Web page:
The female hormone progesterone actually has a life-enhancing effect: it stimulates the build-up of the lining of the uterus so that a fertilized egg cell can nest there and grow into a child. But alas, it works hand in hand with a defective gene - then the hormone can suddenly cause damage.
A sad result: Breast cancer is the most common type of cancer and the fifth most common cause of death in German women. More than 55,000 people in Germany are diagnosed with this type of cancer every year. In addition to a number of other factors, prolonged hormone treatment with estrogens and progestins during menopause promotes the development of breast cancer, and changes in the BRCA1 gene increase the risk of breast cancer in some women.
As a tumor suppressor, this gene is supposed to prevent the development of cancer by repairing damage to the DNA. However, if it has been degenerated by a mutation, it can no longer fulfill this task and the risk of cancer increases - but only for breast and ovarian cancer. And this despite the fact that the defective gene is active throughout the body. So why does such a genetic defect only increase the risk of these two types of cancer?
Aleksandra Poole's team led by Eva Lee from the University of California in Irvine investigated this question. The scientists suspected that the interaction of BRCA1 and progesterone receptors could play a crucial role. This is because BRCA1 suppresses breast cancer by interacting with progesterone-binding sites, the progesterone receptors, and women treated with progesterone also have an increased risk of breast cancer.
In order to further decipher the connection between BRCA1, progesterone and breast cancer, scientists worked with genetically modified mice which, in addition to the BRCA1 gene, also lack p53 – another tumor suppressor. This gene could jump into the breach as another guardian in the event of BRCA1 failure and try to suppress the development of cancer. These rodents are therefore particularly susceptible to cancer.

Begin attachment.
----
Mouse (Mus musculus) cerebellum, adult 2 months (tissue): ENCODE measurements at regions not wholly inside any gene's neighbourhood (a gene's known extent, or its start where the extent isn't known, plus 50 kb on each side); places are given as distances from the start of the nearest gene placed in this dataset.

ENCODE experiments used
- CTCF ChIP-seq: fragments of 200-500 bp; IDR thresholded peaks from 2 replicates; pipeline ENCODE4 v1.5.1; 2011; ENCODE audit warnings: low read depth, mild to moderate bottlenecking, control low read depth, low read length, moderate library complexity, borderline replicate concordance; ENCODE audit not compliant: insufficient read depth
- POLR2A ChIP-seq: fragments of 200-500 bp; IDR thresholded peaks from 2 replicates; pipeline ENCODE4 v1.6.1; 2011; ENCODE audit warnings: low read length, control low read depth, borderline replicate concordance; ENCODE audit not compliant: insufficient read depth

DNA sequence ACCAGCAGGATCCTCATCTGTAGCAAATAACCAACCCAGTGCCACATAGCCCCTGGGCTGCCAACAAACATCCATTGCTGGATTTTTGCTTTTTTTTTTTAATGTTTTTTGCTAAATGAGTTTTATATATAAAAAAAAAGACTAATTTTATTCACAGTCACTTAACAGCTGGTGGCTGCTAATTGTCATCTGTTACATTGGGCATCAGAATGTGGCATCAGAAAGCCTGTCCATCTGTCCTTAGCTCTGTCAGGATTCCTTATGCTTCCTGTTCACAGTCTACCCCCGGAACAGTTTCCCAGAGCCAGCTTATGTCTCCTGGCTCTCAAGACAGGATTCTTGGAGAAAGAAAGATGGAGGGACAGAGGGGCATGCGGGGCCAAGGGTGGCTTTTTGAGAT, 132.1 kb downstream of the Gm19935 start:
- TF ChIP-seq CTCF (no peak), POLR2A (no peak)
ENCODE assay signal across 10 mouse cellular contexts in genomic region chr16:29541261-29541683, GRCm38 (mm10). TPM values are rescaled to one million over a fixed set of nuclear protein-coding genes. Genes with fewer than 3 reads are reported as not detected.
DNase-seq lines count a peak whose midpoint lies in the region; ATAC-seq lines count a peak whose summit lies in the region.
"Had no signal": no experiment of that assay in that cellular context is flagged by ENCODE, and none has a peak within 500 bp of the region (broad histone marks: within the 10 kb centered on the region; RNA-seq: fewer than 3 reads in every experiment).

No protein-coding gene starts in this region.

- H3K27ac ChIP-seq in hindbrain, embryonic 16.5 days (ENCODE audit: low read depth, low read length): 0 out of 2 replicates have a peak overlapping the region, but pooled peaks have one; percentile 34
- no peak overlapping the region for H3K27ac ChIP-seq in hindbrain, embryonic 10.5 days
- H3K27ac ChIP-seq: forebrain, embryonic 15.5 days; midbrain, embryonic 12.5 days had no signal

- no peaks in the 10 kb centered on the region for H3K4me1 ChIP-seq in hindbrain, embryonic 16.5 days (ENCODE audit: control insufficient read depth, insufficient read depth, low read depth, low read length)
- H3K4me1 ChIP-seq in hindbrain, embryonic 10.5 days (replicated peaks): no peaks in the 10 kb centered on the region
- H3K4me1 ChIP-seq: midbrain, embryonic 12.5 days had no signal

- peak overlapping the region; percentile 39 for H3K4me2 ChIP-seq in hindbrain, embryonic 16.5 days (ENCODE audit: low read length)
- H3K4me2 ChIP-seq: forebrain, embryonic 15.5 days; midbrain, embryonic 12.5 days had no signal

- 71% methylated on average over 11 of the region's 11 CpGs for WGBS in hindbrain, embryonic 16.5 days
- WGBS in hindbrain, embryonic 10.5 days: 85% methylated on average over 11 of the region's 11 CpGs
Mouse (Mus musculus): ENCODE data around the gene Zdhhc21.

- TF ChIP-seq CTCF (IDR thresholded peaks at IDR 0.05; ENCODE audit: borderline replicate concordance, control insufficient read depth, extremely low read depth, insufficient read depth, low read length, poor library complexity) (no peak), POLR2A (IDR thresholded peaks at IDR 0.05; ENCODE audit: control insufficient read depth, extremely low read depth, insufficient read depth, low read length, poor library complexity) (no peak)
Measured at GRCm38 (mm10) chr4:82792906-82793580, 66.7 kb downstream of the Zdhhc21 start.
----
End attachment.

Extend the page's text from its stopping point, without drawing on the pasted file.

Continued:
The scientists observed that the epithelial cells of the mammary glands of these animals multiplied at an unusual rate. In addition, these cells formed an exceptionally large number of receptors for progesterone. This local accumulation could explain the site-specific carcinogenic effect of the defective gene.
Now the researchers administered mifepristone, a substance that blocks the receptors for progesterone and thus switches off its effect, to some of the rodents. That's why it - also known as RU486 - is used for abortion in unwanted pregnancies, because it prevents the progesterone-promoted build-up of the uterine lining.
Progesterone plays a role in the development of cancer by promoting the proliferation of breast gland cells that carry a breast cancer gene. Mifepristone can block this mechanism
(Eva Lee) The untreated animals developed palpable tumors within a few months – the mice treated with the progestin blocker, on the other hand, remained cancer-free. So there is a clear connection between mutated BRCA1 and progesterone.
From their observations, the working group concludes that progesterone promotes the development of breast cancer in cooperation with a defective BRCA1 gene. Conversely, substances such as mifepristone, which paralyze the effects of progesterone, could possibly provide preventive protection for the high-risk group of women with a mutated BRCA1 gene.